The future as it was once imagined is upon us as artificial intelligence moves from the realms of fiction to a technology that is increasingly part of our every day lives.
With practical uses in sectors spanning from healthcare to transport, security and policing, the World Government Summit earlier this week in Dubai focused heavily on the future of AI, it's application and also its potential risks.
Experts painted an at times awe-inspiring, and at other times mildly anxiety-inducing, picture of what we can expect from the technology of tomorrow. Here we look at how experts see life in the UAE and beyond changing over the next 50 years as we prepare for a new life with AI:
In one year
Project Oyoon (eyes) will launch in Dubai in 2018-19 to improve security with tens of thousands of surveillance cameras using artificial intelligence and machine learning to help track criminals.
Facial recognition software will track and analyse movements and then issue warnings to suspects.
Immigration officers will be phased out by 2020 as a new smart system at the developing Abu Dhabi Airport Midfield Terminal will monitor travellers in and out of the country.
Visitors will be able to walk through a scanning tunnel that will monitor their gate, physical characteristic and other unique biometrics, such as iris recognition and finger prints, to ensure a seamless transition through airports.
Both initiatives lean heavily on the latest AI hardware and aim to improve safety and security in the country in the build-up to Expo 2020, while making life more convenient for frequent travellers and tourists.
In five years
Imagine a utopian world in which there are no traffic jams, no traffic lights, no accidents, and zero road rage – a transportation system that enhances human happiness.
The first signs of Dubai edging towards that kind of urban environment could appear within just five years as it aims for a quarter of its transport to be autonomous by 2030.
Autonomous vehicles, or self-driving cars, trucks, and buses, are not merely examples of technology that stand alone in a consumer’s consciousness. They will package together automobile engineering, robotics, AI, big data, city design, and financial innovation in a seamless package that keeps the vehicle moving safely through the urban and highway transportation grids.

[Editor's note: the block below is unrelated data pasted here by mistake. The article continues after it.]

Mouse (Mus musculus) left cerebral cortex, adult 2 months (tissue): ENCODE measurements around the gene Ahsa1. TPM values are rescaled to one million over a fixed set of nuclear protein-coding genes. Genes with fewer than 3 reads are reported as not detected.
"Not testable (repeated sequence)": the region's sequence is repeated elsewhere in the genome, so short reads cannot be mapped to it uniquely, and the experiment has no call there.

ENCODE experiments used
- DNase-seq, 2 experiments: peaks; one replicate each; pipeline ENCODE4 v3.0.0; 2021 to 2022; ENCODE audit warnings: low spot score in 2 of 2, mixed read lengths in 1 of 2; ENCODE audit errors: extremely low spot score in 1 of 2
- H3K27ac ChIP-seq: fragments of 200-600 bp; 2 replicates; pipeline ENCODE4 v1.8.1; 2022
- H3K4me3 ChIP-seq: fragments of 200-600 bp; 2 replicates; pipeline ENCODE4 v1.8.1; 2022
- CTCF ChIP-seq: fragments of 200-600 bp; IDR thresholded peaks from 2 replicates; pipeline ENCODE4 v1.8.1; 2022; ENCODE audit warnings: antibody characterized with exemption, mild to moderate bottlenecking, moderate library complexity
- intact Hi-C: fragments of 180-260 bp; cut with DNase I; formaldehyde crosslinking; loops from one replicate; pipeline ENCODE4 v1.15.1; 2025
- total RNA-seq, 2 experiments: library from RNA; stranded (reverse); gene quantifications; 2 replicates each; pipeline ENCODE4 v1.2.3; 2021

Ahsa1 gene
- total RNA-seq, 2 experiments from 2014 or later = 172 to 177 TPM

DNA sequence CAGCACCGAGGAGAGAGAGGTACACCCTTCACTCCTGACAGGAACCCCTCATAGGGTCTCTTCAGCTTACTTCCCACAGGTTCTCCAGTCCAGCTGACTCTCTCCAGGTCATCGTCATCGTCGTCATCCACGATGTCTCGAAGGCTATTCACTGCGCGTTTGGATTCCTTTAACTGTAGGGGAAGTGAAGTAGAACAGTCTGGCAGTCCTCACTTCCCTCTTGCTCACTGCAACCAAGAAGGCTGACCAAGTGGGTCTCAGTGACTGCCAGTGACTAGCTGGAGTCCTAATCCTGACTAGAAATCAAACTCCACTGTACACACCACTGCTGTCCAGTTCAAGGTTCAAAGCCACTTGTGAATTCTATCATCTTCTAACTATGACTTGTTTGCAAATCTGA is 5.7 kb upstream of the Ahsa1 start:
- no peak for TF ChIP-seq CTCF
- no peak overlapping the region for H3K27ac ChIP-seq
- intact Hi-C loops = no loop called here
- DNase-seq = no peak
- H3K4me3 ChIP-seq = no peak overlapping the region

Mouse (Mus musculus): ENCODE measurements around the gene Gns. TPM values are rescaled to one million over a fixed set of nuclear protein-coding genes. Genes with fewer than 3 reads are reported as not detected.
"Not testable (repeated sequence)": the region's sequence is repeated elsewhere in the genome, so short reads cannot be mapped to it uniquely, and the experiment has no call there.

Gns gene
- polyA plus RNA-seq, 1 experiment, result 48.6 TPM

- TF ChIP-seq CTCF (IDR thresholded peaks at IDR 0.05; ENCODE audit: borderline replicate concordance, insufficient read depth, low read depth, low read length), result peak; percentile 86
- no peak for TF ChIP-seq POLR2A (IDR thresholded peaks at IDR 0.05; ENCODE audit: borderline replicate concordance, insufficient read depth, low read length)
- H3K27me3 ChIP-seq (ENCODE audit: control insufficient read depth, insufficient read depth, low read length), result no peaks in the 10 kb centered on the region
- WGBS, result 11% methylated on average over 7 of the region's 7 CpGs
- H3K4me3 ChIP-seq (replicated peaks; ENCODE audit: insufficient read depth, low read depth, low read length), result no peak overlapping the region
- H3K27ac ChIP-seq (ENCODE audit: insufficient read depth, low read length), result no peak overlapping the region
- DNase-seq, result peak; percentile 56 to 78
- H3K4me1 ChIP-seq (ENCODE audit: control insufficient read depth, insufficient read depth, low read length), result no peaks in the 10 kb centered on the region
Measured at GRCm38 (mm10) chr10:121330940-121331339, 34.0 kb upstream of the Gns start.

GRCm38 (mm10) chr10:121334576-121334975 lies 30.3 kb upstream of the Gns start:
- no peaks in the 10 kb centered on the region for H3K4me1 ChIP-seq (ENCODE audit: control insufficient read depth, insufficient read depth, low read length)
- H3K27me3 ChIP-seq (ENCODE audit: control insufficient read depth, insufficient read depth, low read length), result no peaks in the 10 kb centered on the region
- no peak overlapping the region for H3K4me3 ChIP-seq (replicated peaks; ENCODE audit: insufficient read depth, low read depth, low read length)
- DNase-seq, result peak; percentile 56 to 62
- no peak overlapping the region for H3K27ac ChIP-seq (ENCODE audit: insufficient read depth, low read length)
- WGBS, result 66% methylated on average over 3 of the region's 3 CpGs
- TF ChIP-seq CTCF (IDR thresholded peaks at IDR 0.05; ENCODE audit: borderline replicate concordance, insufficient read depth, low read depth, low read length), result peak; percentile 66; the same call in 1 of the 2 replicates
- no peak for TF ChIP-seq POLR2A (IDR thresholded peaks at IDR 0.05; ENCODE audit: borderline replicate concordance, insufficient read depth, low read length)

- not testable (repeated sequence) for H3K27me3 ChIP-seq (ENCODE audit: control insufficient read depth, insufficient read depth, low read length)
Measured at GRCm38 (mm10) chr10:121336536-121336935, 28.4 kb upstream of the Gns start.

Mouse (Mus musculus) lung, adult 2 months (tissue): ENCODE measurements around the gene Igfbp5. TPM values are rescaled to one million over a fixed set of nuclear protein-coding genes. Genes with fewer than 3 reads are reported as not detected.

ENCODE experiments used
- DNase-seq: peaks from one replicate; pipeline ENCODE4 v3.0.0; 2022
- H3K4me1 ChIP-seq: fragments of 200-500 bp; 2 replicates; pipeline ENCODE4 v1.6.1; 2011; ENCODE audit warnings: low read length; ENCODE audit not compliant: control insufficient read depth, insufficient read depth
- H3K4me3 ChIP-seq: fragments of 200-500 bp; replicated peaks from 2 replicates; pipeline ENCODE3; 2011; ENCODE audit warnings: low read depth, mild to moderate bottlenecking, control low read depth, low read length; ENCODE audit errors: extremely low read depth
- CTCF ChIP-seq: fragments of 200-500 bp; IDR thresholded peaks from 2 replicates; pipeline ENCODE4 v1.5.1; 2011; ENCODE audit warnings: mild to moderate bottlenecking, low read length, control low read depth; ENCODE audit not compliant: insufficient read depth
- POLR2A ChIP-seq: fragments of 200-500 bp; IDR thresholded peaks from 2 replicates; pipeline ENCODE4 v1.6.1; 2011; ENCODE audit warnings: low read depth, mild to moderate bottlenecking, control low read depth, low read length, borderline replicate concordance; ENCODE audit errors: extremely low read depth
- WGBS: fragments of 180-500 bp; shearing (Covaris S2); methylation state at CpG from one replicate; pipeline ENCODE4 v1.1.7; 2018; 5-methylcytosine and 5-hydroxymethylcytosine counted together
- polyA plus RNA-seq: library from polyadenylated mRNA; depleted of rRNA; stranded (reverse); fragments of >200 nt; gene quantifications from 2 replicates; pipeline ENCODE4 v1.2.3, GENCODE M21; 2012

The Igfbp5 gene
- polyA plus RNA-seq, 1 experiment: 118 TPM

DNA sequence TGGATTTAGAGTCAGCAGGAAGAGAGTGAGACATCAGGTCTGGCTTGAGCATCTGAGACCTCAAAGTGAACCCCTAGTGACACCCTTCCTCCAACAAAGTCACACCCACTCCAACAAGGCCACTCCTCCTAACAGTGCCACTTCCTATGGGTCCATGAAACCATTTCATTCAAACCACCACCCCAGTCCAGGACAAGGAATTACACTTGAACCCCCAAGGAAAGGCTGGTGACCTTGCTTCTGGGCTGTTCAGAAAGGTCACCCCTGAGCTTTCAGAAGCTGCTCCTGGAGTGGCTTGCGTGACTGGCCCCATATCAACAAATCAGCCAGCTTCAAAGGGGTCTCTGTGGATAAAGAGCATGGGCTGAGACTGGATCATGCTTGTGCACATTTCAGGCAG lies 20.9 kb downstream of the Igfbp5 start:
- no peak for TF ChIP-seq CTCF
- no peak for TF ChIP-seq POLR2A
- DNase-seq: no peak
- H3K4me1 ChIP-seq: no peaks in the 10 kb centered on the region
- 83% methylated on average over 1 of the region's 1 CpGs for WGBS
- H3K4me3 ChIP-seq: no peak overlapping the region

This will make more effective use of road networks by increasing the throughput, or capacity, by up to five times.
Construction is planned to begin on the Hyperloop in 2018 – if all approvals are granted – and it is said that it will speed travellers from Dubai to Abu Dhabi in just 12 minutes, firing pods through a magnetic tunnel.
Fake news and digital mistrust could prevail – a trend analysis by Gartner led them to forecast that by 2020, an AI-driven creation of a ‘counterfeit reality’ will lead to so much fake content being created for social media that it will outpace the ability to detect it, fomenting digital distrust.
In 10 years
Robots will begin to replace humans as drivers, which will change the daily commute to work forever.
With the robot at the wheel, figuratively speaking, driving actions will be decided by what will optimise fuel consumption, vehicle wear and reduce the risk of accidents.
But that’s not all. A robotic car would never make a driving decision based on road rage, which is one of the primary causes of accidents and human stress. Human error was cited as the cause of more than 90 per cent of crashes in a National Highway Traffic Safety Administration presentation to the United States Congress.
And if cars are just too 20th century, then drone transport may well be an option for the daily commute –the RTA expects to have taxi drones in the air to take traffic off the roads.
In 25 years
"Superintelligence" is coming and it could extinguish the human race, but there is little governments can do now to control it.
Leading thinkers on superintelligence have defined it as any intelligent system that is radically smarter than the average human brain.
In the near term, governments will play a role in solving the early conflicts arising from superintelligence, such as privacy issues around the medical datasets that are subjected to analysis by artificial intelligence, or the regulation of driverless cars.
In 25 years, many aspects of life from the judiciary system to the financial world could be regulated by superintelligence.
The US$500 billion megacity Neom, planned for Saudi Arabia, is likely to lead the way in developing this superintelligence.
The new city is expected to allow for “a new way of life” and aims to increase safety in the region “while enhancing the competencies of public life activities”. The aim is to have the world’s highest GDP thanks to robot workers.
In 50 years time
Could man set foot on Mars within 50 years? The answer is probably no, but it will be a lot closer to reality than many would believe.
A privately-funded mission to set up a colony on the Red Planet is set for 2031.
Bas Lansdorp, co-founder and chief operating officer of Mars One, rebuffed criticism of a supposed human settlement and said his company is pushing ahead with the trip.
The UAE is to enter the global race to explore outer space with the first Arabic-Islamic probe, which will be developed by an Emirati-only team, set to hit the Red Planet by 2021.
The country has also announced its first astronaut corps, who are expected to set off for the International Space Station in 2020 after several years of intensive training.
At the end of last year, plans to build a Dh500 million Mars Scientific City in Dubai were unveiled. It will simulate life on Mars, and both India and the US have planned upcoming missions to the moon.